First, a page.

Join Barron Stone for an in-depth discussion in this video Create and combine sets, part of Programming Foundations: Real-World Examples.
- If you have a collection of different objects…that you want to store together,…and the order of those objects doesn't matter,…then they can be organized into a set.…A set is a data structure to store an unordered collection…of unique objects, meaning that no two objects in the set…are identical.…I think I'll invite some friends over tonight…for an epic evening of board games.…Now to figure out who to invite.…As a modern man, I keep track of all my friends…through social networks, but I keep them organized…into different groups.…
I have one group for my college buddies,…another group for my coworkers,…and also a group for my family friends.…Each of these three groups of friends represents a set,…which is an unordered collection of unique items,…in this case, my friends.…Representing them in a set is different from a list…because there is no ranking or order to the set.…I can't tell you who my number one friend is…because they are all equally good friends…within each set.…These three circles contain sets of my friends.…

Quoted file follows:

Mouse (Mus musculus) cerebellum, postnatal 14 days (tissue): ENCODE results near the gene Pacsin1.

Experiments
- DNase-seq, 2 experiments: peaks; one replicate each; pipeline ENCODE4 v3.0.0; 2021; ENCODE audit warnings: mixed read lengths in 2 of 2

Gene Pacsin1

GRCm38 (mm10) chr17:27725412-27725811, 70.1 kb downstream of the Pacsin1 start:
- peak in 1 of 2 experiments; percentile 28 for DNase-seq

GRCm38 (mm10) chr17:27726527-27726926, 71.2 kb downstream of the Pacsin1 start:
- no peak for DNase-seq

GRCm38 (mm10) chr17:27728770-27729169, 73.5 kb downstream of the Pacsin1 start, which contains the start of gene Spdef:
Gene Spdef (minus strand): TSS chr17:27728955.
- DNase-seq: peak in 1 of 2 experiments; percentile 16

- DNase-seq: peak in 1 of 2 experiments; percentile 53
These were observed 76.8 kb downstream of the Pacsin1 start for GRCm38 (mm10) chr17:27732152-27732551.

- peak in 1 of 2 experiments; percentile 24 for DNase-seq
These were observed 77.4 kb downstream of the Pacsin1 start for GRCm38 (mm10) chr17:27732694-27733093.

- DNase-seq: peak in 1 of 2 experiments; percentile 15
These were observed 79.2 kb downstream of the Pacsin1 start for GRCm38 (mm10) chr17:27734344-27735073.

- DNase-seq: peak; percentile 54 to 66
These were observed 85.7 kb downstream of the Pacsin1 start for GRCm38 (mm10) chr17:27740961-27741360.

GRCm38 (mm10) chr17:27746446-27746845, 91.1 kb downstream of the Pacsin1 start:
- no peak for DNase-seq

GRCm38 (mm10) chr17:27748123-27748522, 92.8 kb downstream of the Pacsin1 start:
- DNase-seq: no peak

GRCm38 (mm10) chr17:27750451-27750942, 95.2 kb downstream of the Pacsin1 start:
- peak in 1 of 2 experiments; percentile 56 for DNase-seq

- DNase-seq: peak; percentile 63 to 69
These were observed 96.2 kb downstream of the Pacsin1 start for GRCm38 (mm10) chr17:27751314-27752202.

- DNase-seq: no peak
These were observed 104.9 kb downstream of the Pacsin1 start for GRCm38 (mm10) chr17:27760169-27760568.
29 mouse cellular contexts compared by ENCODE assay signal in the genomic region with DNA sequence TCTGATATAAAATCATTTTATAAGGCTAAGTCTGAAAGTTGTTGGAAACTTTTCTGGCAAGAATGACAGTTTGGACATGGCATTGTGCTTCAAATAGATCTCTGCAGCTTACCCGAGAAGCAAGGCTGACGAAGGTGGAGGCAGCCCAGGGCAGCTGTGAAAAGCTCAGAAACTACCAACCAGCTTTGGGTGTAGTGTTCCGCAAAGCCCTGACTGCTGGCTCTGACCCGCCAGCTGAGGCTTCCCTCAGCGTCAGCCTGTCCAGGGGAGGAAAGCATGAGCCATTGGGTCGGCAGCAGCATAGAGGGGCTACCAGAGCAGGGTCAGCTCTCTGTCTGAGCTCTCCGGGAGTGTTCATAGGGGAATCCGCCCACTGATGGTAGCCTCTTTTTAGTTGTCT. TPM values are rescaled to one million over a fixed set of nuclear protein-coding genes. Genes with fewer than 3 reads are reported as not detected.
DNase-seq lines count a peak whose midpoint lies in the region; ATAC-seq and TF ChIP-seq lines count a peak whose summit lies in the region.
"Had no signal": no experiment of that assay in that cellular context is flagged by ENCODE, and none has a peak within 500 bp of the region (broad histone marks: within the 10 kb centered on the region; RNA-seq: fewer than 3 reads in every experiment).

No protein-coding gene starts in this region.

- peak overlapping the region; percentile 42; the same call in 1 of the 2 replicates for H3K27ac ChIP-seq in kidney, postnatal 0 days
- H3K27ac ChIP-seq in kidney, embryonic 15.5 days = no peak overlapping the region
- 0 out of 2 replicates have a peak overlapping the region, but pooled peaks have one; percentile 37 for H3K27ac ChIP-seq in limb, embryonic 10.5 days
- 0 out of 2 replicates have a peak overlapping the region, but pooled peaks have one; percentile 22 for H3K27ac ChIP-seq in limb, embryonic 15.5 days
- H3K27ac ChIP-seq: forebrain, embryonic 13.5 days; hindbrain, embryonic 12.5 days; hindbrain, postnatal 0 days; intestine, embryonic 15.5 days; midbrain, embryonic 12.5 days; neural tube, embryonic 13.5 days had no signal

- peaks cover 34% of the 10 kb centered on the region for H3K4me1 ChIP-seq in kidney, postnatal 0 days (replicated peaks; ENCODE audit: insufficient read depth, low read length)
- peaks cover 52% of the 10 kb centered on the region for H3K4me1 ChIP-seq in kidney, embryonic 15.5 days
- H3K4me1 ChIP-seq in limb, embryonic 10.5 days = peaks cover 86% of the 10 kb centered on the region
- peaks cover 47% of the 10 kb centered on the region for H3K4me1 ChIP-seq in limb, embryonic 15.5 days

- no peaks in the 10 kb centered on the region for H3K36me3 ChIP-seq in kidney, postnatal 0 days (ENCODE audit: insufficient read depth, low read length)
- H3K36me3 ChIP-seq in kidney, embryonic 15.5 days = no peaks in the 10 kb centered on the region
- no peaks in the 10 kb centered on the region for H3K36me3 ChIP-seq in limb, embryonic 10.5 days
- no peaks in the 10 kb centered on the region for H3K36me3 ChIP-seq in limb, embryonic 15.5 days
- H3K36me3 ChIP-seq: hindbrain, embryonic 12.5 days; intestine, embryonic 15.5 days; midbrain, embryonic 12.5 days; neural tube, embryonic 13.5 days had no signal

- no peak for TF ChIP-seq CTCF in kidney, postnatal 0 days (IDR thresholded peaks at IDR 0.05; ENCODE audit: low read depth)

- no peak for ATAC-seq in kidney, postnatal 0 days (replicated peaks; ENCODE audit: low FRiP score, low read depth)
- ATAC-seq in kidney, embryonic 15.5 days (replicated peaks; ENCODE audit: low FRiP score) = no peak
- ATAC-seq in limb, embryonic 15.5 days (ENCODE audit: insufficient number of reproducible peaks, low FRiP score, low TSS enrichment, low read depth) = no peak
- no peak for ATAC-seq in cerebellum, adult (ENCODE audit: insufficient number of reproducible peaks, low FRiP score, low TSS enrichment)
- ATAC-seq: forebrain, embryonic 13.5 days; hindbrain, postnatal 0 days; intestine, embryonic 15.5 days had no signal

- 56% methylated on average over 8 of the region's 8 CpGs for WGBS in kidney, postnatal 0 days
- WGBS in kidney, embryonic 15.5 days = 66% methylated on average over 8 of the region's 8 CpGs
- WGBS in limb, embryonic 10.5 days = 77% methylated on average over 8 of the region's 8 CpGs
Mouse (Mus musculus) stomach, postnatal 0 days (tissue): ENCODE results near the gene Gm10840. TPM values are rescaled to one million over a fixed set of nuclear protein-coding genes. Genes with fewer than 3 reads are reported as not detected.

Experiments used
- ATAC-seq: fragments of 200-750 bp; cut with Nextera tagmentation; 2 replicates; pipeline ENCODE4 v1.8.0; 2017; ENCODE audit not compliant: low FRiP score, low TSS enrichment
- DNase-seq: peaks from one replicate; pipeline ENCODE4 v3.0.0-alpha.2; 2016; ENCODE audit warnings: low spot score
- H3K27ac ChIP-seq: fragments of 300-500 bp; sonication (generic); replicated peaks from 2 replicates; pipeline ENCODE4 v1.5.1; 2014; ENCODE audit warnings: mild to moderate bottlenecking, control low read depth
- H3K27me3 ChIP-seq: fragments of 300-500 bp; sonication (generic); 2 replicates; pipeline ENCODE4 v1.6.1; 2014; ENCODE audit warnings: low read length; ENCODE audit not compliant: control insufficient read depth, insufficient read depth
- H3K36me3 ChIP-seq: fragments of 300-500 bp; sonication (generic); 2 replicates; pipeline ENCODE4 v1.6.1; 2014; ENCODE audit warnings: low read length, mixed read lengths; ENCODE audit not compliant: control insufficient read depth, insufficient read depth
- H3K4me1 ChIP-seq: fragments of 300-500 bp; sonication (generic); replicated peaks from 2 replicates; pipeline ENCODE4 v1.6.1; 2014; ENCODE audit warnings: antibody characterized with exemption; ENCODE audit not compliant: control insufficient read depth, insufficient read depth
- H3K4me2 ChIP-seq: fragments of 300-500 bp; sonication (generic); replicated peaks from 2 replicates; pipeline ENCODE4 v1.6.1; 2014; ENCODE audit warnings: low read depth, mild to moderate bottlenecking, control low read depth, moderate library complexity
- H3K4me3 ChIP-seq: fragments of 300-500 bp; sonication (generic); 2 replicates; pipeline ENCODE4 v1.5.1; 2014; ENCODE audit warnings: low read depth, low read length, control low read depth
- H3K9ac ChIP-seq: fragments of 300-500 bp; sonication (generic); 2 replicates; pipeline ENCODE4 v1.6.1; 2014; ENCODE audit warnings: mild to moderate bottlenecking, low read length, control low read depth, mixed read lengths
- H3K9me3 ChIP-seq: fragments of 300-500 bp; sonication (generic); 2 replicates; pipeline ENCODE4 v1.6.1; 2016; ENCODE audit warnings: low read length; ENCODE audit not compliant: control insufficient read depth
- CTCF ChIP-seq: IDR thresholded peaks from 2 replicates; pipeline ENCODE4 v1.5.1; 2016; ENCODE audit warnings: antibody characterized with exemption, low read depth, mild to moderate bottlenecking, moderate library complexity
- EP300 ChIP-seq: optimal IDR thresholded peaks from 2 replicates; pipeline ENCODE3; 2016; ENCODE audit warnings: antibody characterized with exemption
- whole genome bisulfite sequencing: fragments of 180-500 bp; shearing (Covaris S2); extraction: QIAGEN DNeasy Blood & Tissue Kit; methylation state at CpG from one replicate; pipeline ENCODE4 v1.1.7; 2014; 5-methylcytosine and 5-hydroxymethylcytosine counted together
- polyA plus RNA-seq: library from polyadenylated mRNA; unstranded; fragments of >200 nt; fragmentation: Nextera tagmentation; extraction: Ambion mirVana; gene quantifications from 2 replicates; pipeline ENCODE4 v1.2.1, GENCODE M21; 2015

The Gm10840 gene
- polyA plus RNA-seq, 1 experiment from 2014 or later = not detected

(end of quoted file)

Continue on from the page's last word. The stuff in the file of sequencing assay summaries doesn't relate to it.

- Reusing functions
- Local vs. global variables
- Creating and naming custom objects
- Class inheritance
- Modules and packages
- Multidimensional lists and tuples
- Queues and stacks
- Creating and combining sets
- Storing data in dictionaries
- If/else and switch statements
- For vs. while loops
- Error handling
- Polling and event-driven programming
Skill Level Beginner
Programming Foundations: Design Patternswith Elisabeth Robson2h 19m Intermediate
3. Class Inheritance
4. Modules and Packages
5. Lists and Tuples
6. Queues and Stacks
9. Conditional Execution
11. Error Handling
12. Polling and Event-Driven Programming
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